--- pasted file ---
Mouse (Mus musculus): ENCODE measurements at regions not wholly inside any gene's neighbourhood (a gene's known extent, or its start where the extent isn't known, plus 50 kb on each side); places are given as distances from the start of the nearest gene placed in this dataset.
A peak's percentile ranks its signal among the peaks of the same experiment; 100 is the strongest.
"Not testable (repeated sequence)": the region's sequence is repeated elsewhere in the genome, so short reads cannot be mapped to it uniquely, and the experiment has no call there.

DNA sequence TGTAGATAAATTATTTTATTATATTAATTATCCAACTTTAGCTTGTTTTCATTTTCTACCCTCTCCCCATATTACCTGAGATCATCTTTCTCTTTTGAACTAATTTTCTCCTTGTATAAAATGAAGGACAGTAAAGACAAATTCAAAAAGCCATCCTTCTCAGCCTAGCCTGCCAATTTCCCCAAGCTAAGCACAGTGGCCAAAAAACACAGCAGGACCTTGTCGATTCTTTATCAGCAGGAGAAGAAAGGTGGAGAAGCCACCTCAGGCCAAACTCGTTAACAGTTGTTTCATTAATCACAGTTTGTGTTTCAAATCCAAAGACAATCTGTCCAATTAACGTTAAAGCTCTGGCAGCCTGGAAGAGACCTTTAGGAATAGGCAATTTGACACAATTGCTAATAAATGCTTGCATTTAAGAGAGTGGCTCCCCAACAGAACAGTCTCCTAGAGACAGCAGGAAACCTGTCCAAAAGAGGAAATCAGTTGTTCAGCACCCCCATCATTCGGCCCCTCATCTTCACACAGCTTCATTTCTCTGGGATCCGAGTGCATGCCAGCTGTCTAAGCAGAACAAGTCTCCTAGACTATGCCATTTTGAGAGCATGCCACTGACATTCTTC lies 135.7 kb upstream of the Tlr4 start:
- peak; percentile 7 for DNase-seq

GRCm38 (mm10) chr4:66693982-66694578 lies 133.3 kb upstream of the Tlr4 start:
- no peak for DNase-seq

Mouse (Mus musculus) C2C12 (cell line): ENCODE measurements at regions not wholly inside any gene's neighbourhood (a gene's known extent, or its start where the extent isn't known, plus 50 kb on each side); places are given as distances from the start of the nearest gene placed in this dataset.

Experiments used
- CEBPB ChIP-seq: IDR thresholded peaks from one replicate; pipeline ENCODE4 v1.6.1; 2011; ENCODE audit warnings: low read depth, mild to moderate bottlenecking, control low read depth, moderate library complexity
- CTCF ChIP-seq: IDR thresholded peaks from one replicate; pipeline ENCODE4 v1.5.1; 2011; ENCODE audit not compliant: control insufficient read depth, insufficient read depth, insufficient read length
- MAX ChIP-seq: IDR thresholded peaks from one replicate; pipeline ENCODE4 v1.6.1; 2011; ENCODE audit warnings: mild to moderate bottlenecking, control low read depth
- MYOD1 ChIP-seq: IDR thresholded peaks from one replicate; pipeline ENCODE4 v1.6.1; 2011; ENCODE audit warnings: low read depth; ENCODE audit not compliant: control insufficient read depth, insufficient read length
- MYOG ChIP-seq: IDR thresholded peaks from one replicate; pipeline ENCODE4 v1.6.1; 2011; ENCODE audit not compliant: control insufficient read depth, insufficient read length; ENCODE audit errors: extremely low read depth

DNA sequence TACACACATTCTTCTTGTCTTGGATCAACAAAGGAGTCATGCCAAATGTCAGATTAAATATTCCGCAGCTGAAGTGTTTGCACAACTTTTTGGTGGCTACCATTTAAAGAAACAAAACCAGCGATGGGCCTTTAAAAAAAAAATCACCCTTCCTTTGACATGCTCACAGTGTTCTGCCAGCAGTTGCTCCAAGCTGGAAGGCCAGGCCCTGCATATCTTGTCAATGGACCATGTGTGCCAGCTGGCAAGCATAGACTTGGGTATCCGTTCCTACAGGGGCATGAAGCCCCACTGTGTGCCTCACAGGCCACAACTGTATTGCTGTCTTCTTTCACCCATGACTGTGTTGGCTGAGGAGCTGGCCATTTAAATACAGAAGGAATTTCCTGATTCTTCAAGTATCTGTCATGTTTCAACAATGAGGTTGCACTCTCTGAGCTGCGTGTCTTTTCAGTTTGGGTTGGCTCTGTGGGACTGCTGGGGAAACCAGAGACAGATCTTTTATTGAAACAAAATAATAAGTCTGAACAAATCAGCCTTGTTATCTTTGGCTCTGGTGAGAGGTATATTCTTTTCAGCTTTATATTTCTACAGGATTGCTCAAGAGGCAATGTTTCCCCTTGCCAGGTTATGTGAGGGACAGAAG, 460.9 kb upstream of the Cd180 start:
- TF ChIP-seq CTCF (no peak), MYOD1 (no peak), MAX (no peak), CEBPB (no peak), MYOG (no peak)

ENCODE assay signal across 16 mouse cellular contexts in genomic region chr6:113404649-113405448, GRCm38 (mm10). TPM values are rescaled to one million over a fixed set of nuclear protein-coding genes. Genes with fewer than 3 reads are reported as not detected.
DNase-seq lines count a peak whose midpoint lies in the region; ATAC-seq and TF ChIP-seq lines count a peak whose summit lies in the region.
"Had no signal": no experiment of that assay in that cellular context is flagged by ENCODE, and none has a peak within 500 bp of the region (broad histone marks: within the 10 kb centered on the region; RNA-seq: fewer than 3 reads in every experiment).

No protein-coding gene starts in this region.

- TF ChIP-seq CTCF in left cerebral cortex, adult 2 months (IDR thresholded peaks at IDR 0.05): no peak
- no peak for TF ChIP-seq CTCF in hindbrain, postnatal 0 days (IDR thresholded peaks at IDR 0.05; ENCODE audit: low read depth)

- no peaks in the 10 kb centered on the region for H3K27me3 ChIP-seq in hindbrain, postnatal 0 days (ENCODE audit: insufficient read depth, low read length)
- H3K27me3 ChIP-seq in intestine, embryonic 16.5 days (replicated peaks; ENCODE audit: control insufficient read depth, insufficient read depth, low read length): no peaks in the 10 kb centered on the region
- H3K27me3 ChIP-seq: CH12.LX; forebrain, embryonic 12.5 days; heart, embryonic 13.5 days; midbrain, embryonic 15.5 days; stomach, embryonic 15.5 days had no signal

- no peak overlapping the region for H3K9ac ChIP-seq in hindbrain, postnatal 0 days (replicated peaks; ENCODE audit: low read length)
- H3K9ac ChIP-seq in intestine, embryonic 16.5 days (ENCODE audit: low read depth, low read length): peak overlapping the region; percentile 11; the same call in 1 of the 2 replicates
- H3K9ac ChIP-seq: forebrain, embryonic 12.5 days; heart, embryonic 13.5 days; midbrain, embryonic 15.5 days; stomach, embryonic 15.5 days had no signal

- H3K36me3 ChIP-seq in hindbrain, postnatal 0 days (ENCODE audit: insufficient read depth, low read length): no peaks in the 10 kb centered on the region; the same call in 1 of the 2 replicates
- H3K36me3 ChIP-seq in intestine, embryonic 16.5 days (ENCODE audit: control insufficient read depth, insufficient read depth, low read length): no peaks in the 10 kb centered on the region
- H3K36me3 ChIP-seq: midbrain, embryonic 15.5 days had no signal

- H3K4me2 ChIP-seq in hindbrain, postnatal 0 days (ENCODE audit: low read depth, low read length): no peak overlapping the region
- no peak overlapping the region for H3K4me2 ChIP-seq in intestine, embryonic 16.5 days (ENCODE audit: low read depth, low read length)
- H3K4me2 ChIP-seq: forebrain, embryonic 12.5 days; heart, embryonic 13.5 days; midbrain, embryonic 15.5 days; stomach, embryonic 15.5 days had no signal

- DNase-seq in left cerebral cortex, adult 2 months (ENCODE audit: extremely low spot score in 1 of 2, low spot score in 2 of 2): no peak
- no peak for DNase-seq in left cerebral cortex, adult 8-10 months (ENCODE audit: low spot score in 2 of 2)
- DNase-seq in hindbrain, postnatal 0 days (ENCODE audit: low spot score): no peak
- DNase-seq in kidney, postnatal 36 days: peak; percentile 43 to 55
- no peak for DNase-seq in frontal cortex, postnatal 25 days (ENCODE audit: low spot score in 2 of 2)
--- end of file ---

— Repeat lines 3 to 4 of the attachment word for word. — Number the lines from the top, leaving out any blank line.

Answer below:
"Not testable (repeated sequence)": the region's sequence is repeated elsewhere in the genome, so short reads cannot be mapped to it uniquely, and the experiment has no call there.

DNA sequence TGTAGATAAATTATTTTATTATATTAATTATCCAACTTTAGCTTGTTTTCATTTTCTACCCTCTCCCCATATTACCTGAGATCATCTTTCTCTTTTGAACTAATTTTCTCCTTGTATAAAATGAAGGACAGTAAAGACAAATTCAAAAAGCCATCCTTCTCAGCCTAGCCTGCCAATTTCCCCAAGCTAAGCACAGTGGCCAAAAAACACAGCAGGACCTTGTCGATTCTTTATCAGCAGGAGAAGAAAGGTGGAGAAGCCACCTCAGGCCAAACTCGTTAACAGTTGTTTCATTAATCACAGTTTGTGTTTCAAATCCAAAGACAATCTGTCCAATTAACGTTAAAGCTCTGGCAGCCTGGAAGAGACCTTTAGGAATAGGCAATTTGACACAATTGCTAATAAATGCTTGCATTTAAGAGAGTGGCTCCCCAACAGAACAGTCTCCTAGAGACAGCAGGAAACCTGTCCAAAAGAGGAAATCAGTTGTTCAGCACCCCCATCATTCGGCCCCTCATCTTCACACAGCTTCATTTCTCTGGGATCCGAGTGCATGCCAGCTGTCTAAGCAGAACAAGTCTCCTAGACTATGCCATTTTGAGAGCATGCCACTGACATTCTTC lies 135.7 kb upstream of the Tlr4 start: